Faster quantum simulation of quantum chemistry with tailored algorithms and Hamiltonians
Access StatusFull text of the requested work is not available in DASH at this time ("dark deposit"). For more information on dark deposits, see our FAQ.
Kivlichan, Ian David
MetadataShow full item record
CitationKivlichan, Ian David. 2020. Faster quantum simulation of quantum chemistry with tailored algorithms and Hamiltonians. Doctoral dissertation, Harvard University, Graduate School of Arts & Sciences.
AbstractWith quantum computers on the horizon, it is essential to understand what problems they can be used to solve. One potential application is simulating quantum systems, in particular, systems with many interacting electrons. However, there is a disparity between the computational resources required to study these problems and the capabilities of modern experimental quantum devices. In this thesis, we make progress toward closing this gap by reducing the cost of quantum simulation of quantum chemistry on a number of fronts. In the first half, we develop three improved quantum simulation algorithms by approximating time evolution under the Hamiltonian using a truncated Taylor series rather than the Trotter-Suzuki decomposition. We do this first for the molecular electronic structure Hamiltonian in two representations, obtaining asymptotic improvements in terms of both the number of orbitals and the required precision. We also apply the truncated Taylor series paradigm to quantum simulation in real space, where we consider simulation of general wave functions discretized on a uniform grid. In the second half, by working with Hamiltonians tailored specifically to quantum algorithms, we demonstrate that Trotter steps of the electronic structure Hamiltonian can be simulated in exactly N depth and with only linear connectivity, where N is the number of spin-orbitals. This resolves the problem of non-locality in fermion-to-qubit mappings, and has wide-ranging applications for variational and phase estimation-based quantum simulation of quantum chemistry. We further study this algorithm on an error-corrected quantum computer using the surface code. Benchmarking it alongside other product formula approaches, we show that quantum simulation of scientifically important instances of the electronic structure problem that are classically intractable can be performed with only a few hundred thousand physical qubits and fewer than one billion costly fault-tolerant gates. Finally, we study the effect of using randomized Hamiltonians in iterative phase estimation, and how this allows us to reduce the costs of simulation as well as to exploit knowledge of the ground state in how we design our simulation algorithm.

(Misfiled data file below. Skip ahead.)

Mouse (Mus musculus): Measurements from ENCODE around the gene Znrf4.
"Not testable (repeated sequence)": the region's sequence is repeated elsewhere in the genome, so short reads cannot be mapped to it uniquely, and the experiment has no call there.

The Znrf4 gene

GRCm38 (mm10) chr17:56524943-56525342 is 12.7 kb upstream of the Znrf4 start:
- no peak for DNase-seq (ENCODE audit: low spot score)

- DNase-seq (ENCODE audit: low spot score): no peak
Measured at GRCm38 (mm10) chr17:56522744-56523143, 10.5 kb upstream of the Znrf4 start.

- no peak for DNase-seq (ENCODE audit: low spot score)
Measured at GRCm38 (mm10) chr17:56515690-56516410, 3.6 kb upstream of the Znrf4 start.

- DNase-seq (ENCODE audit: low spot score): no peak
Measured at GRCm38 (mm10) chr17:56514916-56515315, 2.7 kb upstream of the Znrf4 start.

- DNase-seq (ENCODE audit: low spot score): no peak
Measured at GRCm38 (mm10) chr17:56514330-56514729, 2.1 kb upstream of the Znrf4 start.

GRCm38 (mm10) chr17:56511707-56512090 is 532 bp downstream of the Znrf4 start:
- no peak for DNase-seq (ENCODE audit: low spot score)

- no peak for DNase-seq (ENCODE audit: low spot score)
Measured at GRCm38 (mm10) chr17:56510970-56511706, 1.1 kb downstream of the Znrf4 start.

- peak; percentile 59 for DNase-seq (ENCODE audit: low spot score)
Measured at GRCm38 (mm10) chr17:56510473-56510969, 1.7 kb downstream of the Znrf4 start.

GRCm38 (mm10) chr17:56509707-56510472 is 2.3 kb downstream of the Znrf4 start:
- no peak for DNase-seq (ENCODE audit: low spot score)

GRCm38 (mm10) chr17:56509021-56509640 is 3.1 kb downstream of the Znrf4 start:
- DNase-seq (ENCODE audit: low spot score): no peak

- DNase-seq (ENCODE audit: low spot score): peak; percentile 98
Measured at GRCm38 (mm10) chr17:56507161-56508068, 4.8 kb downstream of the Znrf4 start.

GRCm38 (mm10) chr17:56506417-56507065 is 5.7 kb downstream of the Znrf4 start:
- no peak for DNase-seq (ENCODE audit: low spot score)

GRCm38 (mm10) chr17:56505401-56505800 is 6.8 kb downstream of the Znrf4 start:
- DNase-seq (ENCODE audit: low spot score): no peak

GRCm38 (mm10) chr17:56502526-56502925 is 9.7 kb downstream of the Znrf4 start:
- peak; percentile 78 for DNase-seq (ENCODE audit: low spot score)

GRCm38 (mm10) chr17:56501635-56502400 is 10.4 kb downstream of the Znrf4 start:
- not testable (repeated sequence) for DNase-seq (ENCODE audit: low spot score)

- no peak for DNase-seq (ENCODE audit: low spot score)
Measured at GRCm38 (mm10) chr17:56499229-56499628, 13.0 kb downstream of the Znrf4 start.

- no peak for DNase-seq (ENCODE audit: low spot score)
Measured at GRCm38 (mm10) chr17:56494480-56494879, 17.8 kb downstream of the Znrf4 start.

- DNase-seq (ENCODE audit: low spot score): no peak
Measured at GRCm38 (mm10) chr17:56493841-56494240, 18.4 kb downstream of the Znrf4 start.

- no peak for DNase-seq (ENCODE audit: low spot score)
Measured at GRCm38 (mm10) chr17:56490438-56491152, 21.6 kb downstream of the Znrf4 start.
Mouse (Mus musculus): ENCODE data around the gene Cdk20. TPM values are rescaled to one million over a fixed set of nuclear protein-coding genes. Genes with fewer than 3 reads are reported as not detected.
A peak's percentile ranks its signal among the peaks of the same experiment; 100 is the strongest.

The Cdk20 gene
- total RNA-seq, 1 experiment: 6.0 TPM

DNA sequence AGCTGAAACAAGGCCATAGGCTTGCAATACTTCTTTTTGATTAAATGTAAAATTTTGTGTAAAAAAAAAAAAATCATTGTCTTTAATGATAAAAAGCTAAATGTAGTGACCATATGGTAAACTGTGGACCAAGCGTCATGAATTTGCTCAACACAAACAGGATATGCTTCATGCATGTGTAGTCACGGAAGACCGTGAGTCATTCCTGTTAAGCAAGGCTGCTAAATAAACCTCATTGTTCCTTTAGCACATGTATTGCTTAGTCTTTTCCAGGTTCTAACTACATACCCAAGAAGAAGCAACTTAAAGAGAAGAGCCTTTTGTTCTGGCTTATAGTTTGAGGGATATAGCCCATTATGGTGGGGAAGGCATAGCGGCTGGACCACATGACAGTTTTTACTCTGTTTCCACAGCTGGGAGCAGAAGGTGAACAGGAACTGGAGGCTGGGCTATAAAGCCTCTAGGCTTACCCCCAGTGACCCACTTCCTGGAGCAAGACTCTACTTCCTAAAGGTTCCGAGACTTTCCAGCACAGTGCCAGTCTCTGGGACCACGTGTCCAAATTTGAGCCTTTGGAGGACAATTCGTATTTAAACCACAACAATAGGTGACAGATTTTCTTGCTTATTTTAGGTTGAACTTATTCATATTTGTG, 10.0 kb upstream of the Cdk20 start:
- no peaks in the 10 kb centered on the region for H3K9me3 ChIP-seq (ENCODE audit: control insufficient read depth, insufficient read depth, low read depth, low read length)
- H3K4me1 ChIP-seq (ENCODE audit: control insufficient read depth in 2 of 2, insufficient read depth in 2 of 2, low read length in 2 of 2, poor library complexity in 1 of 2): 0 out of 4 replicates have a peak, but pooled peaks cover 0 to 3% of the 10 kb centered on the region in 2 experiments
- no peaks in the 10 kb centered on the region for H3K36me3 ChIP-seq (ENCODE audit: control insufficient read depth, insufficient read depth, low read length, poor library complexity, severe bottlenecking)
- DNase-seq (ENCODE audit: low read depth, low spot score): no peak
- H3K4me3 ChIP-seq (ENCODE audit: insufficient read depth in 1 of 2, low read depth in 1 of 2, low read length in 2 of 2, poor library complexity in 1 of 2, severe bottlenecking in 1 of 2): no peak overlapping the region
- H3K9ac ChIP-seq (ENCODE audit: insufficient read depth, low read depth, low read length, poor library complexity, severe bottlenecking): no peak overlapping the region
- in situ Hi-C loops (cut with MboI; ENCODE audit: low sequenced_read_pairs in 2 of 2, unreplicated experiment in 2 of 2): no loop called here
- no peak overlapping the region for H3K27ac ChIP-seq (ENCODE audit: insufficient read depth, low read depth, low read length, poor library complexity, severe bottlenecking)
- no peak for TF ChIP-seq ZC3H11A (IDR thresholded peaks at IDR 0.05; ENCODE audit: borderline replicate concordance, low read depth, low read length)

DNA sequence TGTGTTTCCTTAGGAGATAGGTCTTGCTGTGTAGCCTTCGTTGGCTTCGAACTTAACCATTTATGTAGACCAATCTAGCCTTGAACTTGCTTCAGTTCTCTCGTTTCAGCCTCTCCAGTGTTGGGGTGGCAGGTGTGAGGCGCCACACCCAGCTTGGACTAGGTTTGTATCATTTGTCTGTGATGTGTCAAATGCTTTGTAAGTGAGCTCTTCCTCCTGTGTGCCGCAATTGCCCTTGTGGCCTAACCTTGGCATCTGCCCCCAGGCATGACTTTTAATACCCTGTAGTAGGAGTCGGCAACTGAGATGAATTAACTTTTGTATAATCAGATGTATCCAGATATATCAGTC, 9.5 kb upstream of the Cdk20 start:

Citable link to this pagehttps://nrs.harvard.edu/URN-3:HUL.INSTREPOS:37365114
- FAS Theses and Dissertations